Treasure Island (Paperback)

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Product Overview

Stevenson conceived of the idea of Treasure Island (originally titled, "The Sea Cook: A Story for Boys") from a map of an imaginary, romantic island idly drawn by Stevenson and his stepson on a rainy day in Breamar, Scotland.

Specifications

Publisher Leisure Arts
Mfg Part# 9781609002893
SKU 221181793
Format Paperback
ISBN10 160900289X
Release Date 6/1/2011
Author Info
Robert Louis Stevenson
Stevenson's life was almost as adventurous as the stories he created. He spent much of it as a traveler, writing about his exploits in such exemplary travel books as TRAVELS WITH A DONKEY IN THE CEVENNES. He studied law but never practiced; he always wanted to write, and gave himself what amounted to a writing course, studying and copying the style and techniques of his favorite writers. His attempts paid off: his first published novel, TREASURE ISLAND, brought him money and fame. At 29 he fell in love with a married woman--alienating his family--and pursued her to California, where she divorced her husband, after which the couple married and traveled extensively in the U.S., visiting various spas and health resorts in search of a cure for the tuberculosis from which Stevenson suffered all his life. After extensive travel in the South Seas, he finally settled in Samoa, where he became involved in the lives and politics of the islanders. During all his wanderings, he continued to write, producing a total of 12 novels, many short tales, three plays, poetry (including the classic A CHILD'S GARDEN OF VERSES), and dozens of books of essays and travel pieces. He died in Samoa at 44--suddenly, of apoplexy, as he was making a salad for dinner--leaving his last book, THE WEIR OF HERMISTON, unfinished.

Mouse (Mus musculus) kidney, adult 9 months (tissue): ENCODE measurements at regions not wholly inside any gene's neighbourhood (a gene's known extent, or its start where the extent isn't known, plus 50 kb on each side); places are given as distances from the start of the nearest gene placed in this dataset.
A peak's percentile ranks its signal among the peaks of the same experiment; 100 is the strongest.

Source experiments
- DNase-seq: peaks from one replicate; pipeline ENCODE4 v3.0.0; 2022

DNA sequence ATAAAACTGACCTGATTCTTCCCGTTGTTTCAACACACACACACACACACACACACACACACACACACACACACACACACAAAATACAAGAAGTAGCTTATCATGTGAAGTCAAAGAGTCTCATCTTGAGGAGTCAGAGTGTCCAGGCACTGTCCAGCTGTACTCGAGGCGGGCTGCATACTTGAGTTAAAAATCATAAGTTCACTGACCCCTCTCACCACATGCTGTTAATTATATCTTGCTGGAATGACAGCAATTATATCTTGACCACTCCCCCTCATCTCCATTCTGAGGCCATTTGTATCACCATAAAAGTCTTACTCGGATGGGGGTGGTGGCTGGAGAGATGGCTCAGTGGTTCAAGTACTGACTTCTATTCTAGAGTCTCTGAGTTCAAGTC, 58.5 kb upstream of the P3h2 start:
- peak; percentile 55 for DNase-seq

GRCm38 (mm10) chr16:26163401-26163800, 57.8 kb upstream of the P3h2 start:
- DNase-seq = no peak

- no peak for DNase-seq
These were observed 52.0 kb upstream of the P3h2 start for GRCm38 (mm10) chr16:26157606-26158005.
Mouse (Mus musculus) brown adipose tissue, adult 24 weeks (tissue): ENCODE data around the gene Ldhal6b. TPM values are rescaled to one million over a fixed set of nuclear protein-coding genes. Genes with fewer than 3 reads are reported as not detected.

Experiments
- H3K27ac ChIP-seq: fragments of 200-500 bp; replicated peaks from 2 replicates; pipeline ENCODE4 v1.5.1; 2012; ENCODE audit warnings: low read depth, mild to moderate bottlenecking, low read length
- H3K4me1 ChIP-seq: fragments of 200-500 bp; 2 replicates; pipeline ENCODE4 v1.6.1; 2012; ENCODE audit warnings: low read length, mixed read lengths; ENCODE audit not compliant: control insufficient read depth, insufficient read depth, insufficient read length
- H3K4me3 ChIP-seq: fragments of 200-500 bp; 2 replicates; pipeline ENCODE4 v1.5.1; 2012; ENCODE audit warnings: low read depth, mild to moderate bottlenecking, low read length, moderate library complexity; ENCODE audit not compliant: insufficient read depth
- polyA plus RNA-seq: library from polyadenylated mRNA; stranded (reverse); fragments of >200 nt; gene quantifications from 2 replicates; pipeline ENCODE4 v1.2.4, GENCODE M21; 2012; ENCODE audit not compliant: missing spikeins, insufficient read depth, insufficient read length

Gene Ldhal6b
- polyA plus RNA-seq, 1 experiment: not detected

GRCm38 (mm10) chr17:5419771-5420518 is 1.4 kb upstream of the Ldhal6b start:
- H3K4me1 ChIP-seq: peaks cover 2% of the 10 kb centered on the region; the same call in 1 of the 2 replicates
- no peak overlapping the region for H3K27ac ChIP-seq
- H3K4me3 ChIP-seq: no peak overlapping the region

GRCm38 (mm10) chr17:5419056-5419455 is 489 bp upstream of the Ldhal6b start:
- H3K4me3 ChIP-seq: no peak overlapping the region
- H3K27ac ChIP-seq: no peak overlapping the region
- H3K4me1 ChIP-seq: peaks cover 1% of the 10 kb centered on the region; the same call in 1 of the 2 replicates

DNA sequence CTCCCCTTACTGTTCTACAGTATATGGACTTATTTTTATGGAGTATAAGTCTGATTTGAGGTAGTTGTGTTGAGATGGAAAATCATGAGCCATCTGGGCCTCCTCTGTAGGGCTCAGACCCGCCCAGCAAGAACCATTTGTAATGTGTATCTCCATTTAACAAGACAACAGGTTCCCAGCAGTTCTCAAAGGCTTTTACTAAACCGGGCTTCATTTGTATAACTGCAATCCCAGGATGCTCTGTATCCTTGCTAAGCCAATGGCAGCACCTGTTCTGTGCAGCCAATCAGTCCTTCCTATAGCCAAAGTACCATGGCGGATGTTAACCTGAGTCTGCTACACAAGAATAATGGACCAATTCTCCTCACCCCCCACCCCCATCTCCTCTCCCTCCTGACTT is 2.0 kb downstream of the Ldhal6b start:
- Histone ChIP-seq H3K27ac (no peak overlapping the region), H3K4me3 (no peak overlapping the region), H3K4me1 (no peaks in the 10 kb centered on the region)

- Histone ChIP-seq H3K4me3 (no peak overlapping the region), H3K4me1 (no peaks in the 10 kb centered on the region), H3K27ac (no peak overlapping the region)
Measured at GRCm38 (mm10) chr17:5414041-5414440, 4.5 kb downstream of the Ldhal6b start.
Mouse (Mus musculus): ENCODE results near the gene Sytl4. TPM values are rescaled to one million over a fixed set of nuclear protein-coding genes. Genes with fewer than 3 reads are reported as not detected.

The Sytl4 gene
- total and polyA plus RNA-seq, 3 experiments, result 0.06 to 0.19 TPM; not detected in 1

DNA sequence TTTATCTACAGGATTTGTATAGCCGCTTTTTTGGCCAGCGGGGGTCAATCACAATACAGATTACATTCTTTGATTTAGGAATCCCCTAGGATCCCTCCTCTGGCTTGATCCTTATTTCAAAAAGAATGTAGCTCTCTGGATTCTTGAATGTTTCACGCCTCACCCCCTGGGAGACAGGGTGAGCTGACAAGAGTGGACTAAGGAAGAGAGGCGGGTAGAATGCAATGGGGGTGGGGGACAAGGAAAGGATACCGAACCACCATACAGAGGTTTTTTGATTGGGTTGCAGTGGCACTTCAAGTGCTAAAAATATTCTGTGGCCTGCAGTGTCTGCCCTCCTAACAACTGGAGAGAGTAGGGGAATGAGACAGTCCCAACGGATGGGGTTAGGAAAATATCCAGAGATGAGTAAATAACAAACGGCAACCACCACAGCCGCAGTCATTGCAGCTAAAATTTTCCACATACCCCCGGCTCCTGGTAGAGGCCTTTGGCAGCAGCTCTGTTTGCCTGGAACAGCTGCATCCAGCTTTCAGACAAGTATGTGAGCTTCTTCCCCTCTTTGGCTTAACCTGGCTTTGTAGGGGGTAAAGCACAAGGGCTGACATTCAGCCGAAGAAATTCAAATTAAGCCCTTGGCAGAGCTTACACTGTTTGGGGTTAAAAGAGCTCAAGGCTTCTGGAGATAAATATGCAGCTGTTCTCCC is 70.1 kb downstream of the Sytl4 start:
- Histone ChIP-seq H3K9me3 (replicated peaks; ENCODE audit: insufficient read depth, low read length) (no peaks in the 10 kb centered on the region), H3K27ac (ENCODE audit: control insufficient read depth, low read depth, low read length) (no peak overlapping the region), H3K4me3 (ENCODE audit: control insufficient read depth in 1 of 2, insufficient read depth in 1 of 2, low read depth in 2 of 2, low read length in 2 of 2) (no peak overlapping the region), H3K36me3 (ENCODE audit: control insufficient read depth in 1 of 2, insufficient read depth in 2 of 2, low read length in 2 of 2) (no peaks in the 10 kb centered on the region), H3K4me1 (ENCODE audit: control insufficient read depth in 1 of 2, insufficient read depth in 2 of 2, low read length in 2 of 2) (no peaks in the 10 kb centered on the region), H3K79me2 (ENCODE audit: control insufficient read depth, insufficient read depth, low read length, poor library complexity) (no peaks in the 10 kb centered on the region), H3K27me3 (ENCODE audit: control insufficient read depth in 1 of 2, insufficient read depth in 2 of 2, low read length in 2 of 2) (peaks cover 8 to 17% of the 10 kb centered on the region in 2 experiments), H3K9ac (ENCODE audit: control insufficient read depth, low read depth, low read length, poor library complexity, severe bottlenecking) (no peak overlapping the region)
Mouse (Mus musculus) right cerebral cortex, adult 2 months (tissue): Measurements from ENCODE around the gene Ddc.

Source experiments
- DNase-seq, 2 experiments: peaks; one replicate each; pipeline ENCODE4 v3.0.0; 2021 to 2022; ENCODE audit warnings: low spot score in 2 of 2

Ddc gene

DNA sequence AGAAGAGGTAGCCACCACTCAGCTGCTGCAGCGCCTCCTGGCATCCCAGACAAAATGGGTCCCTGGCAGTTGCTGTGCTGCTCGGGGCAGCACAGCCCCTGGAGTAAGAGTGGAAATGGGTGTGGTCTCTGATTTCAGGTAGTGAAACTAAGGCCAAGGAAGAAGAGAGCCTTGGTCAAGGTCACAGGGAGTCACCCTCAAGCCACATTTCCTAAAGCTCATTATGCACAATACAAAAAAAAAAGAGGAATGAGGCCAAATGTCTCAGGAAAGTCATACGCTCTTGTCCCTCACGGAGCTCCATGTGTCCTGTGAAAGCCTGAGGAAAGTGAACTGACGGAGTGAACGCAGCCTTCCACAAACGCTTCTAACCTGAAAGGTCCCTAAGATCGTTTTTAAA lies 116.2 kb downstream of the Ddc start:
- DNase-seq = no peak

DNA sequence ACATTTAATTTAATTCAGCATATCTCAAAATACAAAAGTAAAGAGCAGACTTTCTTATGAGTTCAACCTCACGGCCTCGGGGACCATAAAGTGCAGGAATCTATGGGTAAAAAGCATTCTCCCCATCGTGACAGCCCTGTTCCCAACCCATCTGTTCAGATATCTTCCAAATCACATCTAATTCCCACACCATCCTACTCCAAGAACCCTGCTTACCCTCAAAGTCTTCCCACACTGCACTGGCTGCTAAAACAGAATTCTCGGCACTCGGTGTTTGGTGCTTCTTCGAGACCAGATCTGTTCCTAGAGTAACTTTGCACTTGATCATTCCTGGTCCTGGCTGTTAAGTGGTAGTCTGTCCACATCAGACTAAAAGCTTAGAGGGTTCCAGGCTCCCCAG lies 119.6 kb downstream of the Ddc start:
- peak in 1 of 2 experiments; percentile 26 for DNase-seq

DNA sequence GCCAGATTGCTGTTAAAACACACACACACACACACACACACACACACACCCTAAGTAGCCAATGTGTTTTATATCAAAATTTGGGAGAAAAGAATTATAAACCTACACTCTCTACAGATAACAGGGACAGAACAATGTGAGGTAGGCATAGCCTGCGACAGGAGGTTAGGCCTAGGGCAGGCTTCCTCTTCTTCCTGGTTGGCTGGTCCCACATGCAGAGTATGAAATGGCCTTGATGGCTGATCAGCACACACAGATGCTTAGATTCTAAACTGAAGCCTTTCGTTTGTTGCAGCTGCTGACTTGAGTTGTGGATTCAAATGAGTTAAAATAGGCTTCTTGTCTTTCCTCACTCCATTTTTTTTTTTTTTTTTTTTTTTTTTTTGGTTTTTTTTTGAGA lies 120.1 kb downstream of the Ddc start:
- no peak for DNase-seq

Stevenson's life was almost as adventurous as the stories he created. He spent much of it as a traveler, writing about his exploits in such exemplary travel books as TRAVELS WITH A DONKEY IN THE CEVENNES. He studied law but never practiced; he always wanted to write, and gave himself what amounted to a writing course, studying and copying the style and techniques of his favorite writers. His attempts paid off: his first published novel, TREASURE ISLAND, brought him money and fame. At 29 he fell in love with a married woman--alienating his family--and pursued her to California, where she divorced her husband, after which the couple married and traveled extensively in the U.S., visiting various spas and health resorts in search of a cure for the tuberculosis from which Stevenson suffered all his life. After extensive travel in the South Seas, he finally settled in Samoa, where he became involved in the lives and politics of the islanders. During all his wanderings, he continued to write, producing a total of 12 novels, many short tales, three plays, poetry (including the classic A CHILD'S GARDEN OF VERSES), and dozens of books of essays and travel pieces. He died in Samoa at 44--suddenly, of apoplexy, as he was making a salad for dinner--leaving his last book, THE WEIR OF HERMISTON, unfinished.
From the Publisher
First Line "On May 24, 1863, a Sunday, my uncle, Professor Otto Lidenbrock, came hurrying back toward his little house at 19 Königstrasse, one of the oldest streets in the old quarter of Hamburg."
Editors Note While going through the possessions of a deceased guest who owed them money, the mistress of the inn and her son find a treasure map that leads them to a pirate's fortune.
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